Chavez shortens work week on May Day

Copy of Venezuela Chavez~7 AP Venezuela's President Hugo Chavez, accompanied by his daughter Rosa Virginia, right, waves upon his departure in Caracas, Venezuela, on Monday. He is travelling to Cuba to continue his cancer treatment.

Caracas - President Hugo Chavez signed a measure on the eve of Tuesday's Labour Day holiday which would shorten Venezuela's work week from 44 hours to 40.

The bill, which also introduces a raft of other workplace reforms that Chavez called “historic”, still has to be approved by the judiciary.

The measure is the product of “a long process of fights and battles”, Chavez said on television late Monday, signing it just before departing for Cuba, where he is being treated for cancer.

“I am very happy,” said Chavez of the bill presented to him by a commission that studied the proposed reforms. “I made a few very modest changes, but I feel that we have a new, historic law.”

Among other changes, the reforms will double the penalties against employers who fire workers without sufficient cause, and increase the length of mandatory maternity leave to six months, extending the benefit to parents who adopt an infant.

Opposition leaders have cried foul however, saying the reforms were drafted in secret and never debated in Congress.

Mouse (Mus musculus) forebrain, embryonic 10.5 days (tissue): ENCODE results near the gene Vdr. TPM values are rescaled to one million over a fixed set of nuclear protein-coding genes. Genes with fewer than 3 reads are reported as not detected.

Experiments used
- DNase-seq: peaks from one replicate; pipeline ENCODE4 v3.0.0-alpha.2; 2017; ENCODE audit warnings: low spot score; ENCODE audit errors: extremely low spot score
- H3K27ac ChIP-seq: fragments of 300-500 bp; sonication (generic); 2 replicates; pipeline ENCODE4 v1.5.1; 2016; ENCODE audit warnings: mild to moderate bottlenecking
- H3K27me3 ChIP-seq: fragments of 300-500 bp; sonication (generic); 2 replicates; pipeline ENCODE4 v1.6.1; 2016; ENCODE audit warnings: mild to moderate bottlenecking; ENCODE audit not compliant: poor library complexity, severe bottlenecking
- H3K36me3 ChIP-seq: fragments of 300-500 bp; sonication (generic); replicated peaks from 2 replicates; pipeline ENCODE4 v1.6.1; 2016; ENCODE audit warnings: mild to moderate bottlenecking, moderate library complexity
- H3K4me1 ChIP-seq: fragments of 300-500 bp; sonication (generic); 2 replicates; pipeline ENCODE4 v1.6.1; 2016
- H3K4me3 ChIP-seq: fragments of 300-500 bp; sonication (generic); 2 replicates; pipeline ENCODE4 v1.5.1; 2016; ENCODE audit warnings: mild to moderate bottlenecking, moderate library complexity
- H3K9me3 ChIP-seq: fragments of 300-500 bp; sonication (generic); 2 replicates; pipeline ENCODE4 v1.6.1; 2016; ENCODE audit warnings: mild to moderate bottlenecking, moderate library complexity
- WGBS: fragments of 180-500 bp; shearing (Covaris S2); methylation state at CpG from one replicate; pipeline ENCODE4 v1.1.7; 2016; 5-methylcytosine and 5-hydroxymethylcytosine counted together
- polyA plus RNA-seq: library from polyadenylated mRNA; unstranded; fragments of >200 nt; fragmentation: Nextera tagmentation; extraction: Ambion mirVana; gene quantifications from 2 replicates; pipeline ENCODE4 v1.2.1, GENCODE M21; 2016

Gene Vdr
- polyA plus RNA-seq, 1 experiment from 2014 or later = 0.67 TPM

Representatives from the business world have also criticised the measures, which they say were drawn up without input from the private sector.

Chief among the critics was businessman Henrique Capriles, governor of Miranda state and centre-left presidential candidate for the united opposition against Chavez, who said the changes would hurt Venezuela's already struggling business sector.

Capriles said the bill comes “just five months before the elections”, and is an “effort to create a mirage” to confuse voters.

The proposed reforms still must be approved by the country's high court, but if agreed are likely to enter into force just as Venezuelans go to the polls to vote for the next president in October.

Chavez, in power since 1999 and running for reelection as a “revolutionary socialist”, is the most prominent face of the left in Latin America.

The ailing president has fashioned himself as the leader of the common working man and polls show him still leading Capriles.

But he is battling public fatigue as well as an unstable economy, soaring inflation, rampant street crime and growing concerns that his failing health may leave him unable to keep up with the demands of the presidency. - Sapa-AFP



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